London-based outfit HAWK are sharing their shadowy new single "Mirror Maze" ahead of a new EP next year.
"Mirror Maze" is taken from She Knows, an upcoming short-player that sees HAWK toy with darker tones and textures. The band weave fluid guitars and psychedelic melodies together, with frontwoman Julie Hawk's ethereal voice cleaving the darkness in two - it's a dramatic cut, and it's often poignant. It's not the first time that HAWK have meshed ear-pleasing webs of noise with powerful political ideas.
Could you tell us about the new single?
Julie Hawk: "Mirror Maze" is about female body image and the conflicting standards placed on women's bodies. There's an awful lot of talk these days about empowerment and body positivity. Some of it is totally genuine and making amazing strides to helping to change standards, but in everyday life and in the media it's still very problematic. The song is about the expectation to be feminine, to be a certain shape, size and demeanour, but at the same time being shamed for other qualities that are deemed weak. Sometimes it feels like if you are pleasing one part of society, you are letting down another. None of these pressures should matter of course, but they do exist and can be very suffocating and damaging.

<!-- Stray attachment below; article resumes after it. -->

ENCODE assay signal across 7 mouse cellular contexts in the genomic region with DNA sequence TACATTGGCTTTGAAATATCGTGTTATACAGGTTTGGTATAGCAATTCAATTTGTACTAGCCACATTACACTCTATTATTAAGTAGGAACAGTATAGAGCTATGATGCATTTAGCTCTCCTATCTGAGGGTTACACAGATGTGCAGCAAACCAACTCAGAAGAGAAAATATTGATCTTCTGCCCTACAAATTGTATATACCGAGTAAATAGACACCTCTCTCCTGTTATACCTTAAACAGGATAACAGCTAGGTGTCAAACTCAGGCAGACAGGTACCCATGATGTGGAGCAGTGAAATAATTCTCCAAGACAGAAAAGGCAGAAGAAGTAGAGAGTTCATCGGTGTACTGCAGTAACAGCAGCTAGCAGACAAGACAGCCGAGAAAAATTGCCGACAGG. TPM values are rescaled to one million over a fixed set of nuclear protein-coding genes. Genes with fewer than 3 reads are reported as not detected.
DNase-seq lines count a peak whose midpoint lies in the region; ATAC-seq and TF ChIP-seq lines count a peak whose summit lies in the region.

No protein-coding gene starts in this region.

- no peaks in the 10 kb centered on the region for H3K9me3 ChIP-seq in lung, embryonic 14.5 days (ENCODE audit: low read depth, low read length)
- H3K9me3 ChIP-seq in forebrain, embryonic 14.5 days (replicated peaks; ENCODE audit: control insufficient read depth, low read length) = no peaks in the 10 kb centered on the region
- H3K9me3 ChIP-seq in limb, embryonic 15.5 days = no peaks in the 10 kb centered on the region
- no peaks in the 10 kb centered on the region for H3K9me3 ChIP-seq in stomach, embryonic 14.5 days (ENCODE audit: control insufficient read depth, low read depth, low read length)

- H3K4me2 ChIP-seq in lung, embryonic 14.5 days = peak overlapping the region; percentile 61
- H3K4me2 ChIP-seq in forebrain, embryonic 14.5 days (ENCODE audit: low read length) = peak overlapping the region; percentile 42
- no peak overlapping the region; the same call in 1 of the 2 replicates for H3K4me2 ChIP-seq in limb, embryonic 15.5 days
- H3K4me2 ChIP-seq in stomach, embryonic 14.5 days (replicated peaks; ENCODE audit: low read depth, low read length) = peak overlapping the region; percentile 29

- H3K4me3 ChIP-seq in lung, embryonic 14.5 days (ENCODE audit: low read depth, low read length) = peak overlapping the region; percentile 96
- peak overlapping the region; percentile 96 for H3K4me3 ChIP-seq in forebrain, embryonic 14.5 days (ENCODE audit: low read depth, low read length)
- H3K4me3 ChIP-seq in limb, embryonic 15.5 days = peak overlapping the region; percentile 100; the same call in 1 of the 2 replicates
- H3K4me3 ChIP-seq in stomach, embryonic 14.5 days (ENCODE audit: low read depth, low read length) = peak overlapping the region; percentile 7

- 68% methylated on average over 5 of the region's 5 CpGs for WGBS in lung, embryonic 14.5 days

What does it sound like to you?
Matt Harris: We were going for a more industrial feel with the newer tracks. There's still our usual big reverbs and atmospheres but hopefully there is a more gritty feel to the percussion especially.
How did it come together?
Matt: Actually a lot of the tracks we were working on had become very grungey and shoegazey in the lead up to recording the new EP. So we wanted something a bit more up tempo to mix it up and it all developed from a desire to mix things up a little bit.
You've spoken a lot about political issues with your music - why is it important to speak up?
Julie: While our sound changed over the years, we also became closer as friends and more open and honest about things that we find inspiring in the world and the things we'd like to see change. Coming from a country where, historically, speaking out about sexuality and women's rights would have been a bit of a non-starter, I'm starting to appreciate how important and powerful it is to take difficult subjects and insert them into the normal, everyday conversation.
How does music add to the message?
M: I'm more likely to pay attention to the message if there are extra things attached to illicit an emotional reaction. I think music can help to do that and we are trying to create that extra level of reaction when we talk about causes in songs.
What's next for HAWK?
M: We have finished recording our new EP and will be releasing it in 2017 alongside working on new material with an album on the horizon at some point in the future.
What are you looking forward to in 2017?
What scares you about 2017?
M: Having just relocated to Berlin we are really looking forward to getting stuck into the same time out there. But there is definitely an element of the unknown and we are desperate for it to go well.